Illinois
6:39 am
Thu September 27, 2012

New Illinois Polls Show Growing Support For Gay Marriage, Dissatisfaction With Government

A new poll finds that 70-percent of Illinoisans think the state is heading in the wrong direction. Even stronger majorities favor term limits for state legislators. Another poll shows stronger support for gay marriage. 

When it comes to state government, nearly four out of five Illinois voters favor limiting how long people can be members of the Illinois General Assembly: five consecutive terms for members of the House, three for the Senate.


Charles Leonard with the Public Policy Institute supervised the poll.


Leonard says there are a few things Illinois politicians can do to improve public perception of government, like requiring that they disclose more about their personal and campaign finances, or banning lobbyists from buying gifts and meals for politicians.


But he acknowledges more significant changes, like term limits, could be more difficult to pass.


"It is perhaps unrealistic to expect a legislature to impose rules upon itself" Leonard said.


The institute is sponsoring a conference of academics, journalists and self-styled reformers in Chicago this week. Leonard says he hopes the gathering will bring pressure — positive or negative — to bear on ethics in Illinois government. 


Gay marriage


Three out of four Illinois voters now support legal recognition for gay and lesbian couples. That's according to a separate poll from the Public Policy Institute.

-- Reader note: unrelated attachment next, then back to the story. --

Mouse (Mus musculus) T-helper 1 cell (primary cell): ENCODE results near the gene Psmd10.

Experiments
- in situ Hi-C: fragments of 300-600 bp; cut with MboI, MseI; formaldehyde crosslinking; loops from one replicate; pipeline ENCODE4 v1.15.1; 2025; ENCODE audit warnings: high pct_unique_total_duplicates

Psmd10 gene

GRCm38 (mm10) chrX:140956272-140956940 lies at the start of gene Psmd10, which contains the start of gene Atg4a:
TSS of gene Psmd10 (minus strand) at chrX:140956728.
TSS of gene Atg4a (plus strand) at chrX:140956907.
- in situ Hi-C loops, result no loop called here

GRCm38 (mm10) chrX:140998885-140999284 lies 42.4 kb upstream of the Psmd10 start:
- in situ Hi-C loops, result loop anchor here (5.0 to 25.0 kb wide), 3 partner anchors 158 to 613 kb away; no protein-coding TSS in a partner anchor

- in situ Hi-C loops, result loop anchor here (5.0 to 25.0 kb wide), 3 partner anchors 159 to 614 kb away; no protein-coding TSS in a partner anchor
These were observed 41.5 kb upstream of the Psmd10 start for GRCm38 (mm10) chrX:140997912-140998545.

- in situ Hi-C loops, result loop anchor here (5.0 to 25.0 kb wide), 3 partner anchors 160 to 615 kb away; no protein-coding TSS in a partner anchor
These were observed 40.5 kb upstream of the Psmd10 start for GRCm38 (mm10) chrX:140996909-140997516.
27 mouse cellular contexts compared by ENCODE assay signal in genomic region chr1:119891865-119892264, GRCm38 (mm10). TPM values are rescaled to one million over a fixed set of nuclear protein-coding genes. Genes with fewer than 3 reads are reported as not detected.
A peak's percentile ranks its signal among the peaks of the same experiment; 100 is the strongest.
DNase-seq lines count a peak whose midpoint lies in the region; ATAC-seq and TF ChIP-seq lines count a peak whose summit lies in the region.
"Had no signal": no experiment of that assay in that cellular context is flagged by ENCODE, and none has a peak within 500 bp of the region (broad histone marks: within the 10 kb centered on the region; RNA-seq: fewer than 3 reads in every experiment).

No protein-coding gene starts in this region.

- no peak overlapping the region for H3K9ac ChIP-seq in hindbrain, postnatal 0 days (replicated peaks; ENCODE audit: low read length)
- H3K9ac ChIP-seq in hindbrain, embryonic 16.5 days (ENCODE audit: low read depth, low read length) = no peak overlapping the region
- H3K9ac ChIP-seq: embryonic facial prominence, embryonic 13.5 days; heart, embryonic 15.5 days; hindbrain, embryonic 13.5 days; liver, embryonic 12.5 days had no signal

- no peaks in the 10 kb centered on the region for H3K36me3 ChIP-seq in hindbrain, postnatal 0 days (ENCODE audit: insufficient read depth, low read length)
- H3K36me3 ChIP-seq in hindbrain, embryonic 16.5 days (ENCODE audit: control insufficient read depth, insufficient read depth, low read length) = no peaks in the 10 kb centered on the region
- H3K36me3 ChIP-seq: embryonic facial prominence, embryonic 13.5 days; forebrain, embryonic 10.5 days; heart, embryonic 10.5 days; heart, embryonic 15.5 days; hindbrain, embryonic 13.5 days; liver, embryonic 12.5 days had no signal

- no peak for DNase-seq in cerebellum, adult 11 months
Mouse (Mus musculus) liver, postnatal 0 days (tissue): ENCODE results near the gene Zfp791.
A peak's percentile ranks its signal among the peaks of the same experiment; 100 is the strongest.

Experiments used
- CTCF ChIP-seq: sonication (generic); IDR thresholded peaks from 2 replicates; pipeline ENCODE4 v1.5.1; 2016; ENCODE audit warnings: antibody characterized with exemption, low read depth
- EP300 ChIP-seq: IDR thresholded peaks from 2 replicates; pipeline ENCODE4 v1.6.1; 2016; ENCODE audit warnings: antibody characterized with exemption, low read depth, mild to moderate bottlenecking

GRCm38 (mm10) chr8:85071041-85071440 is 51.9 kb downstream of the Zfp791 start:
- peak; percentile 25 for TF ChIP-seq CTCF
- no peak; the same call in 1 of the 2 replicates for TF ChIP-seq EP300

Charles Leonard says he suspects people who might once have opposed civil unions have moved to supporting it, while people who only favored civil unions are now OK with gay marriage.


"I suspect the civil union bill having passed in Illinois and the sky having not fallen may account for some greater acceptance" Leonard said.


43.6 percent of voters surveyed — the biggest group — say gay or lesbian couples should be allowed to get married. An additional 32 percent favor civil unions. Together that's 75 percent of the electorate.


Just 20 percent of respondents say there should be no legal recognition of gay and lesbian relationships.


Civil unions have only been legal in Illinois since last summer.


Advocates are already pushing for gay marriage. But there are others who want to amend the state constitution to define marriage as between a man and a woman. 



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